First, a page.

I mused aloud about all that at a Sheva Brachot meal for my own daughter and her new husband several weeks ago. Later, though, something else struck me: The marriage-message borne by the Netziv's observation is not only for newlyweds.

Transplant recipients, after all, generally need to take their medication for life.

[Rabbi Shafran is director of public affairs for Agudath Israel of America.]

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Rabbi Avi Shafran

Two recent letters to the New York Jewish Week criticized opposition by Orthodox groups in America to the possible partitioning of Jerusalem. One called the Orthodox Union's stance on the issue "a cynical effort to score public relations points" and questioned the "morality" of American groups challenging the policies of an Israeli government; the other sarcastically characterized Agudath Israel as having "become great nationalists" because of its recent resolution on Jerusalem.

The writers' umbrage appears to have obscured three germane facts:

1) Eretz Yisrael is the land not of any particular temporal government but of the Jewish People. That is not only a metaphysical fact but an entirely tangible one, especially in the Orthodox community. Whether or not we live in Israel, we visit there whenever we can, and inject millions of dollars into the Israel economy through charity, tourism and investment. Many of our children and grandchildren spend a year or several studying there. Some of them, along with many other of our relatives and friends, choose to live there. What is more, many of us hold tight to dreams of one day living there ourselves. The security of Israel's cities, and the accessibility and protection of the Holy Land's holy places, directly affect our lives.

2) Jews who are fortunate to live on the Jewish Land's holy soil are the brothers and sisters of Jews everywhere else. To suggest that any Jew or Jewish group does not have a right - or anything less than a responsibility - to speak up when an Israeli government seems poised to do something objectionable or dangerous is to deny the bond of Jews to both their ancestral homeland and to other Jews.

3) As American citizens, we have every right and reason - and in certain respects we are uniquely situated - to advocate to our own government regarding issues important to us, even when those issues involve other countries. That is especially so in the specific context of a "peace process" in which the American government is playing a prominent (if not pre-eminent) role.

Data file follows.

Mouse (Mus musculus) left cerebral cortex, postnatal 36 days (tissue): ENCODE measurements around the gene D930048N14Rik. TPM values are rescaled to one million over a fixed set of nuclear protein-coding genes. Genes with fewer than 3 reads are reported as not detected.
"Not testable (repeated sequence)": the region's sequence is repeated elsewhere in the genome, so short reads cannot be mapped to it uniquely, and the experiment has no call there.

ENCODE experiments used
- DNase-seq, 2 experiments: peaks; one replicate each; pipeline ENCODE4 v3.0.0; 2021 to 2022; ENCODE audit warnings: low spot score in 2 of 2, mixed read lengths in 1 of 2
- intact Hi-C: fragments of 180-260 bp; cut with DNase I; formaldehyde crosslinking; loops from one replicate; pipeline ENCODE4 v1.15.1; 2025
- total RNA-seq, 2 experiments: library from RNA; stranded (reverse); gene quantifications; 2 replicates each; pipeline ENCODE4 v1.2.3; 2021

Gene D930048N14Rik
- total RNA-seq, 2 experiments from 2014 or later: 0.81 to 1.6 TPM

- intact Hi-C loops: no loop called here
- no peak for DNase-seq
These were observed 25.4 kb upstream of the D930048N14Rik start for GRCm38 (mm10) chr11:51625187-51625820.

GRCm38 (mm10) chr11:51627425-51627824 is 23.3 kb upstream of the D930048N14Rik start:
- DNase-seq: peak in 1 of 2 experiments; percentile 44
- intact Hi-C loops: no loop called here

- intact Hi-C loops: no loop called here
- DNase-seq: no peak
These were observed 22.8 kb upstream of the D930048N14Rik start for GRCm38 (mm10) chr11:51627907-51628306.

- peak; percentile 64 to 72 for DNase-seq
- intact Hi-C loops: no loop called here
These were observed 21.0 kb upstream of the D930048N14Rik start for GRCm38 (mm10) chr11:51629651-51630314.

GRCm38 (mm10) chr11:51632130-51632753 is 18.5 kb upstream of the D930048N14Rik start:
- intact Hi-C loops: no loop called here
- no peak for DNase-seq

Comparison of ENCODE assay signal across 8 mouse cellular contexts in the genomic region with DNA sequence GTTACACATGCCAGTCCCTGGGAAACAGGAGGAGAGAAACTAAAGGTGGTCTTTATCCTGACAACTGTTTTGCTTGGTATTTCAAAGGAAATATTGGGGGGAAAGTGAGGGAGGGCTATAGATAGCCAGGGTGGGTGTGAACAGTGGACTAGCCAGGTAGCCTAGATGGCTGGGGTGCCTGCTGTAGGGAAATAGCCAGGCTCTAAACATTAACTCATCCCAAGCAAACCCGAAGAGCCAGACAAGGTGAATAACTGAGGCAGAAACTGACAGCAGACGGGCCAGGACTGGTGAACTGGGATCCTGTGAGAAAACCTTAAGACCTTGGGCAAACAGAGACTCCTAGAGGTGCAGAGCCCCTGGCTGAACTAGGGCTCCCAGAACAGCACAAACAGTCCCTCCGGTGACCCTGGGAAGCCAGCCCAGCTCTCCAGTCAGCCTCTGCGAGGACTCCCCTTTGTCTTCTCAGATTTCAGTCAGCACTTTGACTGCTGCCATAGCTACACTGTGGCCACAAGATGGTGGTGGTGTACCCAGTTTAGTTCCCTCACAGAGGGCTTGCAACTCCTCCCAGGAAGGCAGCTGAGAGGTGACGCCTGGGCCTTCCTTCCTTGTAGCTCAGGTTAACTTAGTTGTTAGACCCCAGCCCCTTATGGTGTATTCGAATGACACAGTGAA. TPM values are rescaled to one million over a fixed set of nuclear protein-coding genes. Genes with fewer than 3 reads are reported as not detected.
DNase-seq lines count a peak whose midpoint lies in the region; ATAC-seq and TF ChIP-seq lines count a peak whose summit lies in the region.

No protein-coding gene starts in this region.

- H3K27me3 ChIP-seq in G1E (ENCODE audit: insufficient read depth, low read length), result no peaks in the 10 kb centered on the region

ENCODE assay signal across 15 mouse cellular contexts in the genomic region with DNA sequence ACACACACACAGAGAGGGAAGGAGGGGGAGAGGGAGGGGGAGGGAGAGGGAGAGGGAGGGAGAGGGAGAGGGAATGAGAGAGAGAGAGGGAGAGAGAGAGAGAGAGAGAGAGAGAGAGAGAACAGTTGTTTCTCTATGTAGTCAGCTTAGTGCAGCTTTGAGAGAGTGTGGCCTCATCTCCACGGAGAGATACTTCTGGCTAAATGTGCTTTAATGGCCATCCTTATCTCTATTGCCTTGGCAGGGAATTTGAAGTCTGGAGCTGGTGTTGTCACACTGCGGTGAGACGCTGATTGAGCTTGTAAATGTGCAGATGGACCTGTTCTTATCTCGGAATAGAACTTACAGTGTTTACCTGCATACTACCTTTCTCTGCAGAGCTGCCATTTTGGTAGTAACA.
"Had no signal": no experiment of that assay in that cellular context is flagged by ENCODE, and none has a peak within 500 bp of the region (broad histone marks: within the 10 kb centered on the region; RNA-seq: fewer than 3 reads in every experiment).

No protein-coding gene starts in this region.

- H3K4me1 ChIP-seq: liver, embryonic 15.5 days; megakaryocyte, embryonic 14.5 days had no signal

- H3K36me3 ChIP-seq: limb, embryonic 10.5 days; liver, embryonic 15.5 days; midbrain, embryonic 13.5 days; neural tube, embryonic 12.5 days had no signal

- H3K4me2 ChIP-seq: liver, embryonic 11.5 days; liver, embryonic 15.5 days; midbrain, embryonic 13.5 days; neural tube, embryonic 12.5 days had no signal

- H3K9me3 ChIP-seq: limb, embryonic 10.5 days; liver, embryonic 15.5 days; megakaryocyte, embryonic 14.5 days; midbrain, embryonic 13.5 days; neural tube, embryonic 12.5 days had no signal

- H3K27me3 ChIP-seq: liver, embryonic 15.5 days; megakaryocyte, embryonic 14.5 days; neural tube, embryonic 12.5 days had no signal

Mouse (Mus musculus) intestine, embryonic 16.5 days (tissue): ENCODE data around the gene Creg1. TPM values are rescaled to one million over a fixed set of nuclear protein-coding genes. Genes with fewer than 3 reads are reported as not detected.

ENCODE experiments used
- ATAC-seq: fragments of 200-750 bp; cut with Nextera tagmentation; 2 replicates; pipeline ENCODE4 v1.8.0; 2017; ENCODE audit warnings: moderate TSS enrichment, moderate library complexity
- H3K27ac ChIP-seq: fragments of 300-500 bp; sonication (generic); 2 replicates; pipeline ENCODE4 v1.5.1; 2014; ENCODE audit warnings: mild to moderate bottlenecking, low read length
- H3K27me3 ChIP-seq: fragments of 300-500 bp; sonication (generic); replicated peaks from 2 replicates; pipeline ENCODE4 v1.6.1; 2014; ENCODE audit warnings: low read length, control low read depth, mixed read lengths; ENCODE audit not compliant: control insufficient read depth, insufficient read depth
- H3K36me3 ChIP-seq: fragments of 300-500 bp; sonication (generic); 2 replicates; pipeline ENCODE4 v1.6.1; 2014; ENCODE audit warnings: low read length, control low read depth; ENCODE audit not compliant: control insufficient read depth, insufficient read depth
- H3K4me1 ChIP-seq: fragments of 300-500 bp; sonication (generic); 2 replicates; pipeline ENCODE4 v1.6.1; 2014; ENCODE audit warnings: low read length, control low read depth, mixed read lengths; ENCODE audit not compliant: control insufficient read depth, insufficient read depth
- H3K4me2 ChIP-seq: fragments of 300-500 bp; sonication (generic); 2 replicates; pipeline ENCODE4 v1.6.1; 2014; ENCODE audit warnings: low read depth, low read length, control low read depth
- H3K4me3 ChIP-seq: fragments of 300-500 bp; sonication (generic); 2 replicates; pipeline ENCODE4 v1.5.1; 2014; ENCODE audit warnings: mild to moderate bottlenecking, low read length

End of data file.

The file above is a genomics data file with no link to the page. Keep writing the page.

And so if an Israeli Prime Minister or Knesset considers it acceptable to provide not just the rights of residency and citizenship already provided Jerusalem's Arab population but to offer an untrustworthy enemy national sovereignty over parts of the city holiest to Judaism - and, effectively, a military foothold for murderous elements in that heavily Jewish-populated center - yes, each of us anywhere can, and must, speak up, to our governments and to our fellow Jews.

As to Agudath Israel's sudden seeming "nationalism," the movement remains true to the ideals it has always championed. Unlike those who, whether on religious or nationalistic grounds, reject the very idea of territorial compromise, the concept of land for peace - at least when there is a trustworthy peace-partner - remains one that most of our leaders accept in principle. None of us haredi Jews deny, G-d forbid, the holiness of any part of the Jewish Land. But we know that the true, complete (territorially as well as spiritually) "Jewish State" will arrive only when the Messiah does, and that the Third Holy Temple will be built by the hand of not man but G-d. Thus, the passive form in our prayer: "May it be Your will that the Temple be [re]built."

Theoretically - and here Agudath Israel may part company with some other Orthodox groups - we could even countenance a non-Jewish flag flying over the city's walls, if it meant true safety, security and freedom of worship for the Holy Land's Jewish residents. Needless to say, though, such a scenario is nowhere in sight.